The Art of the American Folk Preacher (Rosenberg 1970) analyzed folk preaching to se if it was different in its oral composition from the Balkan oral poetry analyzed by Parry and Lord. However, Rosenberg says, the American folk preaching may well illustrate some relatively universal features of oral composition (Rosenberg 1986, 695). Rosenberg cites Henry Fearson’s 1818 descriptions of African-American congregations to suggest that folk preaching has not changed much in its content or style over about 150 years. He classifies the sermon as having oral spontaneous composition but drawing on prior experience and exposures rather like what happens in a jazz jam session (Rosenberg 1986, 697). Elements of Scripture and also of songs emerge in the extemporaneous preaching. Rosenberg cites numerous examples of song lyrics commenting on biblical passages, even if they seem at least partly at odds with the details of Scripture (Rosenberg 1986, 698).
The basic structure Rosenberg finds in use is very simple. He calls it “text-context-application,” in which the preacher cites or reads the text, describes its setting, then spends the rest of the “performance” describing application to life (Rosenberg 1986, 699). Rosenberg says that the content and structure are very fluid, largely because the preachers believe they are serving as conduits of the divine, so they are not actually in charge of the content. Contrary to this idea, he cites Rosenberg and Smith (1975), who analyzed semantic clusters in several sermons (Rosenberg 1986, 700). Some sermons were constructed with themes in parallel to one another, then by pulling the themes together for one conclusion. Some sermons seem more like free association of themes. Others had clusters of related themes, though the clusters may not be closely related to one another (Rosenberg 1986, 701). This pattern, again, Rosenberg finds as similar to what Albert Lord observed as early as 1960 in Yugoslavian oral poetry.
Rosenberg asks whether, as Albert Lord assumed, the compositional ideas came about during composition or, as psycholinguists assume, that the idea preceded the utterance (Rosenberg 1986, 703). He finds that, at least in some instances, the key words seem to have been arranged in advance to create an analogy. In essence, the folk preacher seems to have a set of contextual formulae which can be pulled into action on demand, creating infinite possible outcomes (Rosenberg 1986, 704). Memory of the elements is very important to the process, but the contextual memory may be so acculturated that it is not used consciously. The syntax of the oral clusters is used to associate one with another (Rosenberg 1986, 705). The associations can be used to tie very extensive, complex, and lengthy ideas together. For this reason, even very complex sermons, when used repeatedly, tend to become more consistent in their structure. The ideas seem to solidify with repetition (Rosenberg 1986, 707).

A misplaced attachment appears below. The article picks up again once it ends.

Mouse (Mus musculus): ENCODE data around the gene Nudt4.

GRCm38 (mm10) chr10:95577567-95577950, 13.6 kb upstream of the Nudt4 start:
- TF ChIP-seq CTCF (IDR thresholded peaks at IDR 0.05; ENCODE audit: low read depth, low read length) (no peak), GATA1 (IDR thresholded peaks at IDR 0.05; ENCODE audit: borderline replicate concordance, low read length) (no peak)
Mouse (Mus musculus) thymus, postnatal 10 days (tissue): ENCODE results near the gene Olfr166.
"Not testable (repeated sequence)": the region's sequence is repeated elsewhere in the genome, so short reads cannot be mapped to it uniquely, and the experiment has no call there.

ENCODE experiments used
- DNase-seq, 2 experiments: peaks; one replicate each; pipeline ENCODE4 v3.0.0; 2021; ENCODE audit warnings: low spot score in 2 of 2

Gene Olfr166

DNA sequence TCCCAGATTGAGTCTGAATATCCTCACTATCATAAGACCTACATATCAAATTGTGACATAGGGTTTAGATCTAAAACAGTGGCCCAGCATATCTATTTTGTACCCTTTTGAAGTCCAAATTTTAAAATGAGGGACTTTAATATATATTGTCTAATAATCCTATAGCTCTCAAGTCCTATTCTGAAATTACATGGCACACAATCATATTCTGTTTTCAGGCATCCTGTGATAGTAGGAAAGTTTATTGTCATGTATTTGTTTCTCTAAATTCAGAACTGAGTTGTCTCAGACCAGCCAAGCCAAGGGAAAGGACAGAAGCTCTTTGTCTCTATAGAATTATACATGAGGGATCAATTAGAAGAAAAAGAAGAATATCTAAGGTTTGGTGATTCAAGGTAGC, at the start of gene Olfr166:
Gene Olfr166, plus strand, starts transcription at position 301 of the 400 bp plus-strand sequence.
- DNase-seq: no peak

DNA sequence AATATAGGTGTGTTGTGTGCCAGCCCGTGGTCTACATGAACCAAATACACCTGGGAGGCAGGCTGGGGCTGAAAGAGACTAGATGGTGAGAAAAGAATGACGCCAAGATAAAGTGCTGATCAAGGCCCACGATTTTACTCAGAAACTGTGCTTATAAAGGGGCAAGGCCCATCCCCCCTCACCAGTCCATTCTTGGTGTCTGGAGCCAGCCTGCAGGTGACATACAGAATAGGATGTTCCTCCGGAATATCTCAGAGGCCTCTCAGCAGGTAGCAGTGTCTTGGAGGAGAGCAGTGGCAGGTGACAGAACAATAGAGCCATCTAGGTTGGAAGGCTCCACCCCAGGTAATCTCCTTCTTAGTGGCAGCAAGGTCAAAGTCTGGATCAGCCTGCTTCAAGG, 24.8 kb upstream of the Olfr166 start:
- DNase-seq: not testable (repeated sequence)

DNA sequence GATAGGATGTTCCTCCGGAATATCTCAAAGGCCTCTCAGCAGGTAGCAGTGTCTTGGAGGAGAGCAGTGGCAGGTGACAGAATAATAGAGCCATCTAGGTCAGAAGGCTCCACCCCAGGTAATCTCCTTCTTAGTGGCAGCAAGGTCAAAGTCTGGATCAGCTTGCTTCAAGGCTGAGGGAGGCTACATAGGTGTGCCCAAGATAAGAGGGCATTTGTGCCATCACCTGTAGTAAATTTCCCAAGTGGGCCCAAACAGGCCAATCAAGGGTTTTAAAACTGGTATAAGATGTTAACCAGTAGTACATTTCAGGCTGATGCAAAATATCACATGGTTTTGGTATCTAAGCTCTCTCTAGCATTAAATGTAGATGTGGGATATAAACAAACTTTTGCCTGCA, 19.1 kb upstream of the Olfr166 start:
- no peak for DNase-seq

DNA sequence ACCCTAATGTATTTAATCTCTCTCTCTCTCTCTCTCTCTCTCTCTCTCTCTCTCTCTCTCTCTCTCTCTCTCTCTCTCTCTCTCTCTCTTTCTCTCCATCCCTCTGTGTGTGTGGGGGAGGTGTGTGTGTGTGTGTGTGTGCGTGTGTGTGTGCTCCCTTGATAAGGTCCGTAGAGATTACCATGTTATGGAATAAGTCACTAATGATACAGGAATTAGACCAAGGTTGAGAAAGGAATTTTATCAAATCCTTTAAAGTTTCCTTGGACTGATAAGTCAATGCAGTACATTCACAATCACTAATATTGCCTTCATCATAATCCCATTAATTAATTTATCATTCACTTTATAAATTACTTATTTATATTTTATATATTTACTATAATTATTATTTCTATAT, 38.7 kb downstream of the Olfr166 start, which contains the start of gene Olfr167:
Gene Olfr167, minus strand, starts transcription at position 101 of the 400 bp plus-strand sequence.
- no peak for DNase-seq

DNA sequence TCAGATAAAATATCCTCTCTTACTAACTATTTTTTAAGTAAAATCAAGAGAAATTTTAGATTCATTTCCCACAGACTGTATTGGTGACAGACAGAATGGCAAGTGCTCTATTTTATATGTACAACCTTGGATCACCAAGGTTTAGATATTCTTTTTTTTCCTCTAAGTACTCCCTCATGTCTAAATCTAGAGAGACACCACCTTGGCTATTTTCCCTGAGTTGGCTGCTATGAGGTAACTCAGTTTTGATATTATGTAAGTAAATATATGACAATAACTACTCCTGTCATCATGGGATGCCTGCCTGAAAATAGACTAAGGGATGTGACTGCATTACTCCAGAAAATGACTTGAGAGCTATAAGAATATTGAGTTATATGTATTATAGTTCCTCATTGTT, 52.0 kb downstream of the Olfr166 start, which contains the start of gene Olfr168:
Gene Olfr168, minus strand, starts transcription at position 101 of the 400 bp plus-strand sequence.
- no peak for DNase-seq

The audience, or congregation, also brings memory and expectation to the events. Rosenberg observes that “[t]he congregation enjoys the sermon because they know what is coming next, and how it will be expressed” (Rosenberg 1986, 708). He notes that at times the congregation responses actually anticipate the preacher’s message. Rosenberg cites studies in which people understand even unintelligible sentences to mean what they assume to be the message (Rosenberg 1986, 709). This corresponds to a congregation expressing loud approval for a message which is only beginning to be spoken.
Rosenberg goes on to discuss grammar and rhythm of folk sermons. After making statements which seem to wonder at people’s understanding of non-standard English grammar (Rosenberg 1986, 709), he goes on to say that metrical lines in a sermon will not be precisely the same as those lines in normal conversation. They tend to have stresses and pauses at conceptual junctures, especially at the ends of parallel statements (Rosenberg 1986, 710). Syntax tends to remain simple, as spontaneous oral composition does not lend itself to creating complex syntax. More complex syntax is also more difficult to hear and understand (Rosenberg 1986, 711).
Rosenberg recognizes that folk sermons typically reach a point where they become metrical and chanted messages. The aesthetic is carefully planned and is developed further as the congregation responds or does not respond (Rosenberg 1986, 712). One of the primary goals which Rosenberg identifies is for the preacher to move the congregation to an emotional state where they “are hardly aware of the preacher at all” but moving to a state of catharsis (Rosenberg 1986, 714). Rosenberg illustrates the concept using extensive quotations and analysis of a sermon about Israel crossing the Red Sea. The shape of peaks and valleys all leading eventually to the climax of the sermon is clear. Rosenberg also describes metrical repetition combined with an alliterative pattern which he suggests is as important to the message as any of the semantics of the message (Rosenberg 1986, 718).
Rosenberg points out that the motivating feature of folk preaching is in may cases the rhythm and musicality which is generally invisible on paper. However, he goes on to cite two different speeches of Martin Luther King Jr., one which is much like an orderly, logic-driven speech and one much more like a folk sermon (Rosenberg 1986, 720-722). While King was able to engage in either kind of oratory, he would read the need of the occasion and audience to adjust his presentation. Other speakers from the tradition of folk preaching continue to show similar skills. Rosenberg cites at length Jesse Jackson’s speech from the 1984 Democratic National Convention (Rosenberg 1986, 724). Rosenberg’s conclusion is that the folk sermon style can be and is adapted to different uses, including political and community speeches, using precisely the same forms and compositional methods which are used in church settings.